But decisions will only be taken in March along with a strengthening of the currency bloc's rescue fund, on which much work remains to be done, EU officials said.
On the eve of the Brussels summit, Spain's reforms won a vote of confidence from the previously sceptical German leader, who said during her visit to Madrid: "Spain has now really done its homework and I therefore believe Spain is on a very good track."
Spain, which faced pressure in the bond market last year, has taken tough austerity measures, begun to restructure and recapitalise its ailing savings banks, partially reformed its labour market and clinched agreement on raising the retirement age.
Financial markets rewarded Madrid on Thursday with sharply lower borrowing cost at an auction of two- and five-year bonds, illustrating easing tensions as investors expect decisive action to draw a line under the eurozone crisis in the coming weeks.
A source in French President Nicolas Sarkozy's office said Paris and Berlin wanted the 17 states that share the euro to take a series of commitments to make their economies more competitive, to be reviewed at annual euro area summits.
"We are at a key moment, markets are turning, doubts about the solidity of the euro and the euro zone are dissipating. This is the moment to take a great step forward," the presidential source said, briefing reporters on condition of anonymity.
The package will balance German demands for stricter fiscal discipline, backed by sanctions, with French calls for regular eurozone summits to build a "European economic government" and coordinate growth-oriented policies.
The proposed "competitiveness pact" would entail commitments to anchor deficit curbs in national constitutions, make wages and labour markets more flexible, and link pension systems to each country's demography, the French official said.
Merkel is determined to achieve binding commitments to such German-style economic reforms in exchange for agreeing to beef up the eurozone rescue fund, which is politically unpopular at home and faces scrutiny from Germany's constitutional court.
Berlin will agree neither on the European Stabilisation Mechanism (ESM) nor on strengthening the European Financial Stability Facility without an agreement on the competitiveness pact, reports EurActiv Germany. "No pact, no German money," said a German government representative.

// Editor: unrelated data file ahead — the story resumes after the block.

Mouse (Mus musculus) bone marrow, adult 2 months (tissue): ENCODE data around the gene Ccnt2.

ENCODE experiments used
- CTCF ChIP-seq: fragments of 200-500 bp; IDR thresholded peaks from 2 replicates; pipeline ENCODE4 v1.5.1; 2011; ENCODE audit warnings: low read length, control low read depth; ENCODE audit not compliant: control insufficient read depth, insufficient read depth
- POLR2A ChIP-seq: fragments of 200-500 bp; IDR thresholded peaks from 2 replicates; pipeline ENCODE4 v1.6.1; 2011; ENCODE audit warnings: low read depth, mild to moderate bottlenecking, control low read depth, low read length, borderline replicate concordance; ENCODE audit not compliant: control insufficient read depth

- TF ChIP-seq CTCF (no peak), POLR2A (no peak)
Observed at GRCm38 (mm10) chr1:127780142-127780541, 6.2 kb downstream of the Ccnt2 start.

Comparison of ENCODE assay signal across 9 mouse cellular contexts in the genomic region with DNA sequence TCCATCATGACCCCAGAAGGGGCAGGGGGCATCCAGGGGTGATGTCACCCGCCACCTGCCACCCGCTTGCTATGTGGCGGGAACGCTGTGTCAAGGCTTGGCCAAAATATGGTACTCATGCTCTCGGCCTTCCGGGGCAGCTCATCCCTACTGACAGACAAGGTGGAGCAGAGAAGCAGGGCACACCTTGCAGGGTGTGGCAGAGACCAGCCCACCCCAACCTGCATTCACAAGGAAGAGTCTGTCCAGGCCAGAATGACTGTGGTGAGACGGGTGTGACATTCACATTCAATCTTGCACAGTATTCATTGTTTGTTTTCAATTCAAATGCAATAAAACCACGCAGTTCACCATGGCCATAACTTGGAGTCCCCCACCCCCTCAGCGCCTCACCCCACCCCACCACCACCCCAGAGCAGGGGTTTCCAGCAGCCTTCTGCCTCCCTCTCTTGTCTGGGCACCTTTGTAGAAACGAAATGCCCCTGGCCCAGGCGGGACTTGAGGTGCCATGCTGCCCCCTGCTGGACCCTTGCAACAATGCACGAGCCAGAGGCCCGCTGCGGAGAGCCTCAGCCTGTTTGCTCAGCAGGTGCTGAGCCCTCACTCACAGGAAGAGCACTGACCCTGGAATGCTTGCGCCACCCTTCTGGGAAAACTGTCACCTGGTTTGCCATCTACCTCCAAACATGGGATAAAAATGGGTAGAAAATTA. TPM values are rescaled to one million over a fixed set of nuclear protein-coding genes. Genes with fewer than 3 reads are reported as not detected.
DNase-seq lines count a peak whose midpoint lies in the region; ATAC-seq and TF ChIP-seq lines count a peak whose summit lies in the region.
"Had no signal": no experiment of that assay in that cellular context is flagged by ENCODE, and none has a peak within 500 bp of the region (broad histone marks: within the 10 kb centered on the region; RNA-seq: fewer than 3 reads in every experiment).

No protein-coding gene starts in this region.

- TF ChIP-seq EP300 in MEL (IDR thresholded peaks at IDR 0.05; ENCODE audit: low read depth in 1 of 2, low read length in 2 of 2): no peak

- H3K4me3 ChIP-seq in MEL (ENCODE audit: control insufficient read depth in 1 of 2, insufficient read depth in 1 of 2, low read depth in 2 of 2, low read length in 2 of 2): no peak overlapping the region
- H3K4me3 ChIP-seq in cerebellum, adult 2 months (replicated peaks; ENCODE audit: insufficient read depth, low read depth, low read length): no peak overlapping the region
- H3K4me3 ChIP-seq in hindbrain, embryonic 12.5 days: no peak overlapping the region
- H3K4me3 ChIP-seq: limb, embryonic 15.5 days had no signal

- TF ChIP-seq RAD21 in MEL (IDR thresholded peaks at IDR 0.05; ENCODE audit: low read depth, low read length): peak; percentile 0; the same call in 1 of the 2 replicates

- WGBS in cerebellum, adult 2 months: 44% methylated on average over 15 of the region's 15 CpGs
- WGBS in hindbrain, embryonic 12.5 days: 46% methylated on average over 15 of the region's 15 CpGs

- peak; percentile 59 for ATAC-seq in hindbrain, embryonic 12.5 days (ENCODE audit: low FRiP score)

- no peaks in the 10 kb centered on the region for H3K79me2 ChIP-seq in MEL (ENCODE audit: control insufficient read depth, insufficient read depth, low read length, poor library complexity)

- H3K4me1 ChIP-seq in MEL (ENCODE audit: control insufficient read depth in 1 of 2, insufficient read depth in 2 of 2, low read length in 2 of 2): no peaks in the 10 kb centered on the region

Both countries say the European Commission should monitor competitiveness indicators and an annual eurozone summit should review progress. But while Berlin wants compliance enforced by financial sanctions, Paris argues the pledges will be voluntary and not subject to EU disciplinary procedures.
To avoid another failure, Berlin relies on "peer pressure" and a possible new regulation based on Article 136 in the European treaty. This regulation could provide sanctions in case states breach the agreements, writes EurActiv Germany. The Commission should organise "naming and shaming" based on an Annual Growth Survey, said a German official.
Pact open to all
Merkel said the pact should be open to all EU members who want to join, raising the prospect that central European states close to Germany that have not yet joined the single currency might sign up to bolster their market credibility.
EurActiv Spain reports that Zapatero endorsed Merkel's plan, despite relations with the conservative German leader were tense at the height of the eurozone crisis last year.
In return, Merkel praised a landmark agreement signed this week by Spain's Socialist government, trade unions and employers on pension reform and employment, saying it was politically helpful to achieve such reforms by consensus.
France said earlier this week it would propose a constitutional amendment on deficit reduction in the coming months, but the government lacks the required three fifths majority to enact the change without support from opposition Socialists.
Berlin is also seeking to end the automatic indexation of wages to inflation, which exists in Belgium and Portugal and to a lesser extent in France for the minimum wage.
In a sign of the sensitivity, a French source told Reuters there was no question of de-indexing the French minimum wage since it was a social safety net.
Germany and France are also considering ways to harmonise corporation taxes along the lines of Europe's two agreed bands for Value Added Tax.
France, which has vocally criticised Ireland's low corporate tax rate, favours setting a minimum threshold for tax on businesses across the region. That would be anathema to Dublin, which is counting on attracting foreign investment to revive its shattered economy.
Under the EU treaty, tax policy is subject to unanimity, and EU partners promised Ireland it would remain free to set its tax levels to secure Irish ratification of the Lisbon Treaty in a second referendum in 2008.
European Parliament has no say
According to German sources quoted by EurActiv Germany, the "pact" deals with national matters - so the European Parliament has necessarily no say. "The governments have to answer to their national Parliaments," he said.
(EurActiv with Reuters and network partners in Germany, Slovakia, Spain and Czech Republic.)